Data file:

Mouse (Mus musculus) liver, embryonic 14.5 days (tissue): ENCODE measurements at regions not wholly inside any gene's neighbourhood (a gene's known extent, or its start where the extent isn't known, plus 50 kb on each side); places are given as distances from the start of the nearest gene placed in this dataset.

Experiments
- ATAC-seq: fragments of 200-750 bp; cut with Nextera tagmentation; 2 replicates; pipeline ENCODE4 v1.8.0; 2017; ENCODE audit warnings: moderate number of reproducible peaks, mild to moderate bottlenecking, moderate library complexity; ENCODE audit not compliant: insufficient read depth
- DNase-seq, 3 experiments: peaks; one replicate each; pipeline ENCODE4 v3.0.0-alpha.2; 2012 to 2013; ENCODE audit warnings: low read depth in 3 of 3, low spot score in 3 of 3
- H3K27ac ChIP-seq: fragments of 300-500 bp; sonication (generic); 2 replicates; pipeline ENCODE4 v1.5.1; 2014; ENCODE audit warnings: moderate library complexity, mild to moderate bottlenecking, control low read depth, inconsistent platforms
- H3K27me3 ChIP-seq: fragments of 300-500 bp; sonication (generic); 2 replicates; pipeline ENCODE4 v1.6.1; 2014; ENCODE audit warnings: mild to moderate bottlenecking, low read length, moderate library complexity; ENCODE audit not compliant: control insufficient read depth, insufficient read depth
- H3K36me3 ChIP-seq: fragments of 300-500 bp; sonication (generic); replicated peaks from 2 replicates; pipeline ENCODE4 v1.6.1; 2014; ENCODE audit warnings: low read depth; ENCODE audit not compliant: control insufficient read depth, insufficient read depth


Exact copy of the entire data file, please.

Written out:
Mouse (Mus musculus) liver, embryonic 14.5 days (tissue): ENCODE measurements at regions not wholly inside any gene's neighbourhood (a gene's known extent, or its start where the extent isn't known, plus 50 kb on each side); places are given as distances from the start of the nearest gene placed in this dataset.

Experiments
- ATAC-seq: fragments of 200-750 bp; cut with Nextera tagmentation; 2 replicates; pipeline ENCODE4 v1.8.0; 2017; ENCODE audit warnings: moderate number of reproducible peaks, mild to moderate bottlenecking, moderate library complexity; ENCODE audit not compliant: insufficient read depth
- DNase-seq, 3 experiments: peaks; one replicate each; pipeline ENCODE4 v3.0.0-alpha.2; 2012 to 2013; ENCODE audit warnings: low read depth in 3 of 3, low spot score in 3 of 3
- H3K27ac ChIP-seq: fragments of 300-500 bp; sonication (generic); 2 replicates; pipeline ENCODE4 v1.5.1; 2014; ENCODE audit warnings: moderate library complexity, mild to moderate bottlenecking, control low read depth, inconsistent platforms
- H3K27me3 ChIP-seq: fragments of 300-500 bp; sonication (generic); 2 replicates; pipeline ENCODE4 v1.6.1; 2014; ENCODE audit warnings: mild to moderate bottlenecking, low read length, moderate library complexity; ENCODE audit not compliant: control insufficient read depth, insufficient read depth
- H3K36me3 ChIP-seq: fragments of 300-500 bp; sonication (generic); replicated peaks from 2 replicates; pipeline ENCODE4 v1.6.1; 2014; ENCODE audit warnings: low read depth; ENCODE audit not compliant: control insufficient read depth, insufficient read depth